The second design that can be integrally molded, Collins, U.S. Pat. No. 5,379,520 issued Jan. 10, 1995, provides an integrally molded sheath assembly that includes a lever angled to engage a band circumventing the knife handle. This design creates an exposed gap between the button end of the lever and the knife handle, thereby creating a risk that a foreign object could enter this gap and prevent the user from flexing the lever to withdraw the knife. Additionally, this design cannot be used with a knife having a finger guard on both sides of the knife because such an arrangement would interfere with the lever/band locking mechanism.
Reference is also made here to Tracy, U.S. Pat. No. 4,150,464 issued Apr. 24, 1979 and Frano/Keller, U.S. Pat. No. 5,222,279 issued Jun. 29, 1993. Both of these designs provide buckles comprising separate receptacle and clasp/latch members. Though neither the Tracy nor the Frano/Keller design is a knife/sheath locking device, the latch mechanism of the present invention is similar to these two designs. However, Tracy and Frano/Keller are specifically limited to providing buckles and are therefore distinct from the present invention. Additionally, the present invention provides a knife handle in place of the female receptacle member of Tracy and Frano/Keller. Finally, the present invention provides a sheath in place of the clasp or latch member used in Tracy and Frano/Keller.
Accordingly, it is an object of the present invention to provide a knife and sheath combination that is simple to operate, reliable and durable in design, and capable of holding the knife securely in the sheath under the most extreme conditions while providing a quick and positive release at the appropriate time.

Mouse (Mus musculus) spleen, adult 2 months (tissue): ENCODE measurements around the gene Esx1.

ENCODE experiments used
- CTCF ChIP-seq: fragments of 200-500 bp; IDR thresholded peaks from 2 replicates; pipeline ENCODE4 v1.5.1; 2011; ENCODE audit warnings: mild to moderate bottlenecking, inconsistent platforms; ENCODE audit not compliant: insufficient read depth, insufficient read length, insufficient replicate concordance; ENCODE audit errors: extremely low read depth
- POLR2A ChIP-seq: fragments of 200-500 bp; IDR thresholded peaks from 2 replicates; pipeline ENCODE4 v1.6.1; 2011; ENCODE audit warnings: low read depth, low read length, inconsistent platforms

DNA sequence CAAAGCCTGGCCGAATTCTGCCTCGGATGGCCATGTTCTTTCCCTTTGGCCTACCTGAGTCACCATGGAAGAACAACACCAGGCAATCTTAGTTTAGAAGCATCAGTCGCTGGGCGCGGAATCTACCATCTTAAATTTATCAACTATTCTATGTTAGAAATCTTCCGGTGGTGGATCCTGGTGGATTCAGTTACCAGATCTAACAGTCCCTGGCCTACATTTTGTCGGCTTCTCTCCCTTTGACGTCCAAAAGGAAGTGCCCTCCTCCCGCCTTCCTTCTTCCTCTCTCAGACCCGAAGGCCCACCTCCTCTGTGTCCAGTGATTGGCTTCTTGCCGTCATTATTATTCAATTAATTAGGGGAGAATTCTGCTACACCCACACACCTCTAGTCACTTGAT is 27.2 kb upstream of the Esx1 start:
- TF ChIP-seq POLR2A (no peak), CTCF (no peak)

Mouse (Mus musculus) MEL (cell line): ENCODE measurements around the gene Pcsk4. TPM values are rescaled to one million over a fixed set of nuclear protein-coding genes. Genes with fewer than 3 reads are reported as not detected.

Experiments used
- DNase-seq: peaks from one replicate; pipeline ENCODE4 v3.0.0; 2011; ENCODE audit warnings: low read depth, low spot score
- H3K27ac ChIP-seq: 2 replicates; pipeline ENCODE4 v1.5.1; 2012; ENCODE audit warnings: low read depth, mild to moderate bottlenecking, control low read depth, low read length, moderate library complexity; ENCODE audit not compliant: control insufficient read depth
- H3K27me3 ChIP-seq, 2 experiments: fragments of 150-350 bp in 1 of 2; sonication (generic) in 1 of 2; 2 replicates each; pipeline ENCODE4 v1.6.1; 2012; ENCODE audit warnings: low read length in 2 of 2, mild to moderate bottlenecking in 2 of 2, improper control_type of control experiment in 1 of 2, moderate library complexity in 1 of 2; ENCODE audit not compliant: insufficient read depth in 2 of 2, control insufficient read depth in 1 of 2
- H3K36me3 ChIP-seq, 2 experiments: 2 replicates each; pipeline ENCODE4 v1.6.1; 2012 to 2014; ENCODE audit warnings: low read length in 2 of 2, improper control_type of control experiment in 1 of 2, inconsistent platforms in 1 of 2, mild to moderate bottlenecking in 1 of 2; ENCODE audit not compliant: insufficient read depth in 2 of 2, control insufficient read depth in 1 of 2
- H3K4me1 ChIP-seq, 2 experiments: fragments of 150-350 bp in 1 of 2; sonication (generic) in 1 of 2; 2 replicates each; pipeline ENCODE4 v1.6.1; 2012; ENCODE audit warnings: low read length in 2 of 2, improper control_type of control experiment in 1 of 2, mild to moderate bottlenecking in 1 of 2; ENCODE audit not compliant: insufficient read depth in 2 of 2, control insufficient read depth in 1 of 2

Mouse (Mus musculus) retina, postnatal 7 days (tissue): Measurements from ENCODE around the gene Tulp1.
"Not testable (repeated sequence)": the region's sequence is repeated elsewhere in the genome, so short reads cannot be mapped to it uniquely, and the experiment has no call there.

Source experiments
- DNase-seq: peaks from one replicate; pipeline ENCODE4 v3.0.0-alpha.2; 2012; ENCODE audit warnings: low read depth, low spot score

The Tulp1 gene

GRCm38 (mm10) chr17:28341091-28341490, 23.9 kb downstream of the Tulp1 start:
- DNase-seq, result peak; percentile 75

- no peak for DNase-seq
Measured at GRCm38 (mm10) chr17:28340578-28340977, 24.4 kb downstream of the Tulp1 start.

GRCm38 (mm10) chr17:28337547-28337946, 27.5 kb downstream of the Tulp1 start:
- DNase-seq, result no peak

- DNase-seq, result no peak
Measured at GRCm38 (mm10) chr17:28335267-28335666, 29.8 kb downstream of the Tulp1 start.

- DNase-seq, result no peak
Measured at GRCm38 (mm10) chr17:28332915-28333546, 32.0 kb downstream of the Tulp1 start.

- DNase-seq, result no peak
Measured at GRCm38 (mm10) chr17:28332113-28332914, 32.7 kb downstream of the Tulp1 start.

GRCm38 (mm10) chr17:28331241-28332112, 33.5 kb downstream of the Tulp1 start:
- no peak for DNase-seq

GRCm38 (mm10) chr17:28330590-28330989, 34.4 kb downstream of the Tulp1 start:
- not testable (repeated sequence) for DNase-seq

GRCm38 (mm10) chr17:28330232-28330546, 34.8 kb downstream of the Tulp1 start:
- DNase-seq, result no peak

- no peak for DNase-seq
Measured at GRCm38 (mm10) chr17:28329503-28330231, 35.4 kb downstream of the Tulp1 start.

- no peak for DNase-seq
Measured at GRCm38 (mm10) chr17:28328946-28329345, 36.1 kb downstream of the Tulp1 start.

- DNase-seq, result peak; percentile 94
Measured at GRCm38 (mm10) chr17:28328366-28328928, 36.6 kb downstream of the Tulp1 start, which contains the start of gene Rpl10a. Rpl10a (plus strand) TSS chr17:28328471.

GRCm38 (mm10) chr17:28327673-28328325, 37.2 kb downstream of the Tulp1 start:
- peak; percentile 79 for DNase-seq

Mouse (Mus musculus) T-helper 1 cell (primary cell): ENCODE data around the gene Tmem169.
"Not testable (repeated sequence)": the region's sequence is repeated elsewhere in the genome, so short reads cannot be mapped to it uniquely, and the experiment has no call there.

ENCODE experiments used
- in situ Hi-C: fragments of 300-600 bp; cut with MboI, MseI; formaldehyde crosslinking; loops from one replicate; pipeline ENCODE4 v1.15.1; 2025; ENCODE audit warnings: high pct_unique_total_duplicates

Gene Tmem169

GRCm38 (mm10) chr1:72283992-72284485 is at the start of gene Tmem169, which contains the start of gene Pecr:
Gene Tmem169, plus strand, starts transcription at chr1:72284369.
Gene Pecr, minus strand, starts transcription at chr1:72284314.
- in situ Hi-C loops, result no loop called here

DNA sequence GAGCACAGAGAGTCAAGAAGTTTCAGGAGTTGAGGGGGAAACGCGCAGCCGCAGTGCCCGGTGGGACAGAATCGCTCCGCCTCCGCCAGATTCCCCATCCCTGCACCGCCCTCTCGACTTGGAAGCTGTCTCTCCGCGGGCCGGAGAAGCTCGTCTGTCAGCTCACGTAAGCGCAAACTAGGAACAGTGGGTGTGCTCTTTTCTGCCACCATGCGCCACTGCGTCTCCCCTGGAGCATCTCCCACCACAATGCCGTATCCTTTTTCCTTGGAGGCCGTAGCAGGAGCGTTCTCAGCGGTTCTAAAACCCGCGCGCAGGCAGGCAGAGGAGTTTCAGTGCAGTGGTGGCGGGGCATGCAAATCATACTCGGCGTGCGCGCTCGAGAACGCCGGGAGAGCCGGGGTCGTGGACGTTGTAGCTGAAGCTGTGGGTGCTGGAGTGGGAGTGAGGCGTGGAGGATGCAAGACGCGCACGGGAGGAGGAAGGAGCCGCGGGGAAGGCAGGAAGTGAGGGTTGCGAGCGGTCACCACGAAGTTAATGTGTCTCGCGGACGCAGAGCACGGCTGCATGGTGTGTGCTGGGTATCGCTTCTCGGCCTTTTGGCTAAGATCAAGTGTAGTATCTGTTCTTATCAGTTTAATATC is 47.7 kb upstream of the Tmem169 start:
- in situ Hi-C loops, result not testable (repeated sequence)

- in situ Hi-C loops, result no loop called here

A further object of the present invention is to provide a knife and sheath combination that can be used by either a right-handed or left-handed person with equal ease and with the knife capable of being inserted in the sheath with the blade facing either forward or rearward.
A still further object of the present invention is to provide a knife/sheath combination that has a streamlined shape, substantially free of protuberances that can snag on foreign objects, both while the knife is in the sheath and while the knife is being used.
A still further object of the present invention is to provide a knife and sheath locking mechanism that can be used with a knife design incorporating finger guards on both sides of the knife handle.
A still further object of the present invention is to allow for a knife/sheath locking combination that is compatible with a relatively small knife.
A still further object of the present invention is to provide an improved knife/sheath locking mechanism that can be economically manufactured using injection molding production techniques.
Still other objects and advantages of the present invention will become apparent from a consideration of the ensuing description and drawings.
FIG. 1 is an elevational view of the preferred embodiment of the present invention showing the knife secured within the sheath;
FIG. 2 is an elevational view of the preferred embodiment illustrating the release of the knife from the sheath;
FIG. 3 is an elevational view showing the preferred embodiment in use with a knife having finger guards on both sides of the knife handle;
FIG. 4 is an elevational view of the alternative embodiment of the present invention showing the knife secured within the sheath;
FIG. 5 is an elevational view showing the alternative embodiment in use with a knife having finger guards on both sides of the knife handle;